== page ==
Foraging for Food in the Wild

 In Blog, Denver Tent Company
Photo credit: Josh Franer -This Built America.

Into the woods

Foraging for food has become more and more popular. Going green, living off of the land, never buying frozen food and eating locally grown fruits, veggies and even meat is the way of the future and a way to preserve the land for future generations. But foraging for food isn’t easy, and it is not always obvious what is edible and what isn’t. Here are a few tips to foraging for food and a way to supplement your next camping trip meals. Cause wouldn’t it be cool to pick herbs and spices and a few things to spice up your salad next time you go for a hike through the mountains or forest?

Backpackers Mosca Pass

Photo Credit: NPS by Dirk Oden

How to get started on foraging for food

First you want to familiarize yourself with the natural weeds, herbs, bushes and trees in your area and try to identify them correctly so that you know how to use them. Just like you have guide books, maps and compasses to guide you through wilderness hikes, you should also have some sort of guide to help you identify the edibles you may come across along the way. Obviously there are things that you want to avoid eating or touching. Just because it looks green and smells inviting, doesn’t mean that it is good for you.

When you do come across something delicious to spice up your next mean, only take what you plan to eat, never take all the plants in a given patch. Leave some for others and leave some to keep the cycle going for seasons to come. And while you are hiking around foraging for food and getting to know your plant environment, if you are munching on something local with seeds, go ahead and throw those seeds back to nature and help keep the cycle going. Don’t ever collect from nature reserves as they are set up specifically to protect wild species, so give them some space to grow.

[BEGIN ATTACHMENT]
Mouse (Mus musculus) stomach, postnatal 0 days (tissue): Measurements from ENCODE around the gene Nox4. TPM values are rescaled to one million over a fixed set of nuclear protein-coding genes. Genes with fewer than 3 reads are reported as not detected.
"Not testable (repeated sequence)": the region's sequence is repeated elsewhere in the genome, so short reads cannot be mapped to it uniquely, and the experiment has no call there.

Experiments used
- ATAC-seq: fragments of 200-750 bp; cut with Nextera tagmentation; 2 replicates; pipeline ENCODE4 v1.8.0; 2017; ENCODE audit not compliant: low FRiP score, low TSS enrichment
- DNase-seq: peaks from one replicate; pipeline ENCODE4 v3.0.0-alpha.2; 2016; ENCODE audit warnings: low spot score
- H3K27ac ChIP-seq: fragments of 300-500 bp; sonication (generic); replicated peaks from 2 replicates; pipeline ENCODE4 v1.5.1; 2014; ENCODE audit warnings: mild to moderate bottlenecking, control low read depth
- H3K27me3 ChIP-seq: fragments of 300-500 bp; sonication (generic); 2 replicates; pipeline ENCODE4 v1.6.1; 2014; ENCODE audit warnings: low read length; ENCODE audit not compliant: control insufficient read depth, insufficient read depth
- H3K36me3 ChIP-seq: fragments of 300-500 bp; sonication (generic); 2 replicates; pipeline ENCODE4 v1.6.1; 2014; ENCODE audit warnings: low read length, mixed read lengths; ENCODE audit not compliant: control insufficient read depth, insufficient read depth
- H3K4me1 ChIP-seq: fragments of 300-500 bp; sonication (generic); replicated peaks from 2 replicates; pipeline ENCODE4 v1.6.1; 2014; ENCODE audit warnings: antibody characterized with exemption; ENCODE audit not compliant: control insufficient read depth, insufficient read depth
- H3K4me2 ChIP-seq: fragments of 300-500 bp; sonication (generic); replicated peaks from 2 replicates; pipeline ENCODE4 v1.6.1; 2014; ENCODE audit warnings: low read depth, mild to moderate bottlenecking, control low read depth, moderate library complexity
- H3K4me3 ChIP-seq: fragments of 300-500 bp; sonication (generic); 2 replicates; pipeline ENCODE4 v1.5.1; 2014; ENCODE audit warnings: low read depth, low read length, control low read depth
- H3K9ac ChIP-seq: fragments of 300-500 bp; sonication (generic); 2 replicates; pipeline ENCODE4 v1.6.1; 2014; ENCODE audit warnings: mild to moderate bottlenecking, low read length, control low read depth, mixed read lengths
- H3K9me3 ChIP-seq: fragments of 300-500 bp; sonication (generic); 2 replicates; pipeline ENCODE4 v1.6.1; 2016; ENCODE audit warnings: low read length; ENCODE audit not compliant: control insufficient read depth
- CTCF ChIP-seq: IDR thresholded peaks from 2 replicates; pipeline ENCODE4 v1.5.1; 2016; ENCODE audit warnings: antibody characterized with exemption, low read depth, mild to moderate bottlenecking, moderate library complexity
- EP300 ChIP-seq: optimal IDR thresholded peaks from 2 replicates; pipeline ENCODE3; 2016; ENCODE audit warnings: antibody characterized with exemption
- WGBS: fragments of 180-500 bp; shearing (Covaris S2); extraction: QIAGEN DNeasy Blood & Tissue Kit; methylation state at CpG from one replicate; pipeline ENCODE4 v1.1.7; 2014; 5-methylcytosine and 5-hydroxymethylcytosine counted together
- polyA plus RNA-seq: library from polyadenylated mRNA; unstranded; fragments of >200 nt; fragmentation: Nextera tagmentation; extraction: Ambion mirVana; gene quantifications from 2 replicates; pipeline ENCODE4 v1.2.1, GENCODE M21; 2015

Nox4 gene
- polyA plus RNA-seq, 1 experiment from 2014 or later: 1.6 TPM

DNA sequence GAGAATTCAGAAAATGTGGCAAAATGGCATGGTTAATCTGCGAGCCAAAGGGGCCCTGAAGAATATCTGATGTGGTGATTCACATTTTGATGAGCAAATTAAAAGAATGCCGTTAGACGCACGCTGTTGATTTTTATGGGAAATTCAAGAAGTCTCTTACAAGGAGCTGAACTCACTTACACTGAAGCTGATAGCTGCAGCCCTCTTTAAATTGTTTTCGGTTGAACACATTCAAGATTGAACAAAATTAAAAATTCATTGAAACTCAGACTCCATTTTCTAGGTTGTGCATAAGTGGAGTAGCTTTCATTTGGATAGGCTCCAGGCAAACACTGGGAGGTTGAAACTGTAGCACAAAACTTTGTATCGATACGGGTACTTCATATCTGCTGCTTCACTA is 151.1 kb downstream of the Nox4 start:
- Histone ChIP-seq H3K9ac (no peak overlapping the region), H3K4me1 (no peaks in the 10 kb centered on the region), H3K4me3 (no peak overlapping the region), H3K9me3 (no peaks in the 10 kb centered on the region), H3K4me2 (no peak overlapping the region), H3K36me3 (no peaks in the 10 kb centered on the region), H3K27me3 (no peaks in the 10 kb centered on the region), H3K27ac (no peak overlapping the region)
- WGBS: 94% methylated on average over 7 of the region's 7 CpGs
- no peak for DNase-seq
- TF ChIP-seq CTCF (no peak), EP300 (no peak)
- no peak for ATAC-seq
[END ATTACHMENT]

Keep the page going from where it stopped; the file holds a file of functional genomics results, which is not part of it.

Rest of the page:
When to forage for food

Edible weeds are at their peak flavor and aroma right before they start to flower, so this is the perfect time to pick them. They are still good after they flower, but the nutrient and vitamin content is not as plentiful as pre-flowering. However, most flowers have their most intense oil concentration and flavor after the flower buds appear, but before they open.

Try to harvesting early in the morning, after the dew dries but before the heat of the day.

Colorado National Forests

Pike and San Isabel National Forests
Photo: National Forest Service

Camping equipment and accessories in Colorado

Colorado is full of delicious wild herbs and flowers just ripe for the picking and with fall coming up, a whole new lot of exciting foods are popping up everywhere. From hunting to fishing to foraging for herbs and veggies in the Rocky Mountains, catching, finding and preparing your own meal straight from the earth to your plate is extremely satisfying. For all your tents and accessories to set up the perfect base camp to bring back the days “loot” go to Denver Tent Company: the best camping equipment in Colorado. Our canvas wall tents make the perfect base camp for your next hunting, fishing or camping trip. Come check out our inventory and get outfitted for your next wilderness adventure.

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